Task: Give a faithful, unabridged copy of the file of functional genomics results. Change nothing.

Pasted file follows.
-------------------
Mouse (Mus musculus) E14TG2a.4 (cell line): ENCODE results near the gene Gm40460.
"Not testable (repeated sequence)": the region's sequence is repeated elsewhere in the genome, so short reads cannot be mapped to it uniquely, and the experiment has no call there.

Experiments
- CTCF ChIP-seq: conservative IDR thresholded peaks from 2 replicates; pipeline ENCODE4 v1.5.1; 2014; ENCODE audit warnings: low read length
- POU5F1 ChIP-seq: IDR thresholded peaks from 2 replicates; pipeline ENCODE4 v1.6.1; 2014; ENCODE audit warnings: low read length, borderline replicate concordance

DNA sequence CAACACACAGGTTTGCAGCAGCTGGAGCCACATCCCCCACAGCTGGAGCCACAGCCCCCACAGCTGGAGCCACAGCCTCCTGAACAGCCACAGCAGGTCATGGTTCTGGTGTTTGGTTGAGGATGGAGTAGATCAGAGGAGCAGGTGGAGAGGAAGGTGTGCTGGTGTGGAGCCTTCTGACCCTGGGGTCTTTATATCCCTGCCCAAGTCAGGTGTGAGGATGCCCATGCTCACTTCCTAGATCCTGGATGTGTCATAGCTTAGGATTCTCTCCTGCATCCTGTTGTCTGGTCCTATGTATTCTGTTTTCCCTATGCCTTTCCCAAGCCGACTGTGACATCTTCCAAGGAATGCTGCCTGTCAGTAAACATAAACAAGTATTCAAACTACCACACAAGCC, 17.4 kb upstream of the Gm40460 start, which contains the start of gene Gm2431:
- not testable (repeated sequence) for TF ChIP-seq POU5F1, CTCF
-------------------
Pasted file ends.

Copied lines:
Mouse (Mus musculus) E14TG2a.4 (cell line): ENCODE results near the gene Gm40460.
"Not testable (repeated sequence)": the region's sequence is repeated elsewhere in the genome, so short reads cannot be mapped to it uniquely, and the experiment has no call there.

Experiments
- CTCF ChIP-seq: conservative IDR thresholded peaks from 2 replicates; pipeline ENCODE4 v1.5.1; 2014; ENCODE audit warnings: low read length
- POU5F1 ChIP-seq: IDR thresholded peaks from 2 replicates; pipeline ENCODE4 v1.6.1; 2014; ENCODE audit warnings: low read length, borderline replicate concordance

DNA sequence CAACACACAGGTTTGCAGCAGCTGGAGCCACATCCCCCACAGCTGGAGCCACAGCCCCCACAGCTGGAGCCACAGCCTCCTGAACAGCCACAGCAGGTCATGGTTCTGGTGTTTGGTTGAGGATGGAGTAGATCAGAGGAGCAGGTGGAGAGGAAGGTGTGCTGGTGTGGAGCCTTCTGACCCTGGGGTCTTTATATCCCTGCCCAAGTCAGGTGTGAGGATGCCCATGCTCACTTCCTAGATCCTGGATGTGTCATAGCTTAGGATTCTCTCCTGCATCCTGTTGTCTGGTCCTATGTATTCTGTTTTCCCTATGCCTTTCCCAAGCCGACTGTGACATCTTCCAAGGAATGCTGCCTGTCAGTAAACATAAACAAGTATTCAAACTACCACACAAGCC, 17.4 kb upstream of the Gm40460 start, which contains the start of gene Gm2431:
- not testable (repeated sequence) for TF ChIP-seq POU5F1, CTCF